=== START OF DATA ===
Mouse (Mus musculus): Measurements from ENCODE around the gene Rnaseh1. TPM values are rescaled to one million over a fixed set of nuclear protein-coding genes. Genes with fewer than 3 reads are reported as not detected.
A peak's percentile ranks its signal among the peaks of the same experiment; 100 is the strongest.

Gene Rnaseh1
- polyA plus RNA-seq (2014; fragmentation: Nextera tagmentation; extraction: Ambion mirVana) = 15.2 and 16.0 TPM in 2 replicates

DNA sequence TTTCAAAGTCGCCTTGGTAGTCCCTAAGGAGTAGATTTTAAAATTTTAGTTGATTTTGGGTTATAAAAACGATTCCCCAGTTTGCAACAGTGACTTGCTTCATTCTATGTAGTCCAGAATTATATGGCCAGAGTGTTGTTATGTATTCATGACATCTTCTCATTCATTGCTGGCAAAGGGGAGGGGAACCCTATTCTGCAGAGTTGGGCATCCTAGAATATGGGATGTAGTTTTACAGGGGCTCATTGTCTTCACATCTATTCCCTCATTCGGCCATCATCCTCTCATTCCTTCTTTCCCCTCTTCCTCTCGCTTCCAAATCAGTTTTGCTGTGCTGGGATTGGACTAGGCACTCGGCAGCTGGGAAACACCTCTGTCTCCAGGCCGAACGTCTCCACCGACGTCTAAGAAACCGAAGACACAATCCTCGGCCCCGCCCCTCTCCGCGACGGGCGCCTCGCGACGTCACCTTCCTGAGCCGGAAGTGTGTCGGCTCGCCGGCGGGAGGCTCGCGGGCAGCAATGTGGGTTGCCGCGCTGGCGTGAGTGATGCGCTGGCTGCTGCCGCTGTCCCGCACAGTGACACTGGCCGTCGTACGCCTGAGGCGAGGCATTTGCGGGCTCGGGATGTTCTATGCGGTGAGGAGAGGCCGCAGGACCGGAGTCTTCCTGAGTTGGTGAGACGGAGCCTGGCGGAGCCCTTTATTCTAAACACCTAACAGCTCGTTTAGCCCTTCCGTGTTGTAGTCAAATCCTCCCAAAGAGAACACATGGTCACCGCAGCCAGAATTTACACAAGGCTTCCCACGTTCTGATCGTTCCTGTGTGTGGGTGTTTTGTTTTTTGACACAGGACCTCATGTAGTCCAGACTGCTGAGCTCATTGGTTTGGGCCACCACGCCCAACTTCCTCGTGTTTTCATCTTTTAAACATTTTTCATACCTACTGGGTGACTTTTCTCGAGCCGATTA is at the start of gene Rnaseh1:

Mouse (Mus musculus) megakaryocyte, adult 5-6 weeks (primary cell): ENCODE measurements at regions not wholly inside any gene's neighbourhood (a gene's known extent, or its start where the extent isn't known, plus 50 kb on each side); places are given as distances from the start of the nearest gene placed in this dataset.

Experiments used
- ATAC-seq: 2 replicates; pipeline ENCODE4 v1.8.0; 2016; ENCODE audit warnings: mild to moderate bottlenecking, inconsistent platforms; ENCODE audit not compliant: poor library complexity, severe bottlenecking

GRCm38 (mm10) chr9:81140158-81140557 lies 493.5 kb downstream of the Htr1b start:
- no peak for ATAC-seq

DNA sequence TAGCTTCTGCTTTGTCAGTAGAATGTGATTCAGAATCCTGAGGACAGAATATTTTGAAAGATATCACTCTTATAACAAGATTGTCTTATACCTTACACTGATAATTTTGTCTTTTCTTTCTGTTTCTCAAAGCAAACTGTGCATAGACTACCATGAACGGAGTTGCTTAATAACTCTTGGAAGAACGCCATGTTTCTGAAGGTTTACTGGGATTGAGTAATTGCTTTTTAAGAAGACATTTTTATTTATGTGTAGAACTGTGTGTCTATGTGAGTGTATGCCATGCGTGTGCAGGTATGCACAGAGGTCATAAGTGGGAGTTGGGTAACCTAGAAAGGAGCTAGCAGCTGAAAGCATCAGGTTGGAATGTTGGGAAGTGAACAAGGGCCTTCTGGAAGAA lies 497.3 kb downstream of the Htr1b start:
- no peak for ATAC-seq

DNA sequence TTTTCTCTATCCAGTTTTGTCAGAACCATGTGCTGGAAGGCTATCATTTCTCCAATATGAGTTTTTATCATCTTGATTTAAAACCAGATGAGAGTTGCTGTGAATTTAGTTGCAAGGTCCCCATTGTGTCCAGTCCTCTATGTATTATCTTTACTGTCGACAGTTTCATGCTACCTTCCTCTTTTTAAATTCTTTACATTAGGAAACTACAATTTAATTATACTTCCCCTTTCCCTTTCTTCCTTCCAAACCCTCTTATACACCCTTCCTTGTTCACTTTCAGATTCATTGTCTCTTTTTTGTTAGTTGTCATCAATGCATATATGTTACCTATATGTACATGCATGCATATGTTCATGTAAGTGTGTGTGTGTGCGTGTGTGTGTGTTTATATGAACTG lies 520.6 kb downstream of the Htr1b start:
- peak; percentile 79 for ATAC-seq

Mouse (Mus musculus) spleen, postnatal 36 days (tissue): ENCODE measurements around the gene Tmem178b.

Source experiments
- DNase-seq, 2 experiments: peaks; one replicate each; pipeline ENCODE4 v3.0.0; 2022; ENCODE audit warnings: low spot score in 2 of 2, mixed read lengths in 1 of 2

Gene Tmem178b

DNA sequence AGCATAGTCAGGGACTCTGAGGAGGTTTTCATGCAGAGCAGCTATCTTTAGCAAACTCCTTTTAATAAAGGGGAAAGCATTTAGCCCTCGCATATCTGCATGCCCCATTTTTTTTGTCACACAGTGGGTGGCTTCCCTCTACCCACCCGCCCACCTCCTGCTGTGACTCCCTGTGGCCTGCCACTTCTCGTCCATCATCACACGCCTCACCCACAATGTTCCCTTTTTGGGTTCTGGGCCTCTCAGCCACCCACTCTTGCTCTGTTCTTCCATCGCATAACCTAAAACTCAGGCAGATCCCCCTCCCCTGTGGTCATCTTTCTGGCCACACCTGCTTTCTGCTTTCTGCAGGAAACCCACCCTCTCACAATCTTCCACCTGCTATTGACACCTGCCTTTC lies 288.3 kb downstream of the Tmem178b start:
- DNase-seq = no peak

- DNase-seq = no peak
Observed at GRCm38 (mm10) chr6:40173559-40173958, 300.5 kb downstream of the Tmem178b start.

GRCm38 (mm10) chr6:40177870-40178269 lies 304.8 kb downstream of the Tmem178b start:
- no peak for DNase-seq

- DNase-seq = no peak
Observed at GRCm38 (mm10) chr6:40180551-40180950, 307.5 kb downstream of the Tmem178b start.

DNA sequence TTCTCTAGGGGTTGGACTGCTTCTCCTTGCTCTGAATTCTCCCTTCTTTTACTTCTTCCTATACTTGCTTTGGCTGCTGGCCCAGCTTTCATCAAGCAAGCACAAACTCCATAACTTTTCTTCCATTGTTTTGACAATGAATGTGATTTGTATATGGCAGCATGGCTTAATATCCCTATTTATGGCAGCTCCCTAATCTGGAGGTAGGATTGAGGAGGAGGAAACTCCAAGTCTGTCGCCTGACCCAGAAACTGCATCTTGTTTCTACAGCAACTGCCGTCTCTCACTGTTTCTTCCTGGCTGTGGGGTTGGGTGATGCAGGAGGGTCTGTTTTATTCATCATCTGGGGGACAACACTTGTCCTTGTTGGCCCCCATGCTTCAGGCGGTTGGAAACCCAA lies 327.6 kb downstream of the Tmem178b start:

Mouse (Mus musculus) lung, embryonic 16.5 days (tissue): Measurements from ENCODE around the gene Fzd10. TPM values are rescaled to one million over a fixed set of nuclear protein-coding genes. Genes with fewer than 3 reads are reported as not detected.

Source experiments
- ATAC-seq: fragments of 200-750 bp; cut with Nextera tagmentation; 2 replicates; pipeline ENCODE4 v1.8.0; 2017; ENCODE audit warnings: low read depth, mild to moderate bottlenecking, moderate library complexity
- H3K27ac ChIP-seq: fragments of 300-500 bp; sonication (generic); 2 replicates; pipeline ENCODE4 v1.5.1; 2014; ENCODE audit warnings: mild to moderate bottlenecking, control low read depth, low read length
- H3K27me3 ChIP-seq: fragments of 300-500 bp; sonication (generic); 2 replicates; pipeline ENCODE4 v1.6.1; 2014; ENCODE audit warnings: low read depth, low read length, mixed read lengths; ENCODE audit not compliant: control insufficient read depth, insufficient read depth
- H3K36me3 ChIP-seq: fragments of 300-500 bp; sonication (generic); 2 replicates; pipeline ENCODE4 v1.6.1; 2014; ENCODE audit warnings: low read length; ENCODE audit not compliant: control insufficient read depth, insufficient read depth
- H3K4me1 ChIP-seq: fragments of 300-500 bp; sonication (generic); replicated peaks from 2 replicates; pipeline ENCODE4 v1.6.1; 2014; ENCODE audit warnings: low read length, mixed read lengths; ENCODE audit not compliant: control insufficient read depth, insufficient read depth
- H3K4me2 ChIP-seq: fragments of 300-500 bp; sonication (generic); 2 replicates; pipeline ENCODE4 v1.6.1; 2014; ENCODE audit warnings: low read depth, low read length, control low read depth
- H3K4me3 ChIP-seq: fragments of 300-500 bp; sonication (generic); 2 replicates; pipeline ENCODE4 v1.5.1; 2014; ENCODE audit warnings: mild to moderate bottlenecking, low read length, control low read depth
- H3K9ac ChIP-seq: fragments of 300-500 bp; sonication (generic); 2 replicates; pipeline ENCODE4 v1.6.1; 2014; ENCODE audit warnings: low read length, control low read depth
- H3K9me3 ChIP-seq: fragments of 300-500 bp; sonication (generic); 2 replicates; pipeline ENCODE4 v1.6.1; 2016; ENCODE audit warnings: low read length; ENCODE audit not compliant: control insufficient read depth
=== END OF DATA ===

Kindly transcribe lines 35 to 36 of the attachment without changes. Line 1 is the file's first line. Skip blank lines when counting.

- H3K4me2 ChIP-seq: fragments of 300-500 bp; sonication (generic); 2 replicates; pipeline ENCODE4 v1.6.1; 2014; ENCODE audit warnings: low read depth, low read length, control low read depth
- H3K4me3 ChIP-seq: fragments of 300-500 bp; sonication (generic); 2 replicates; pipeline ENCODE4 v1.5.1; 2014; ENCODE audit warnings: mild to moderate bottlenecking, low read length, control low read depth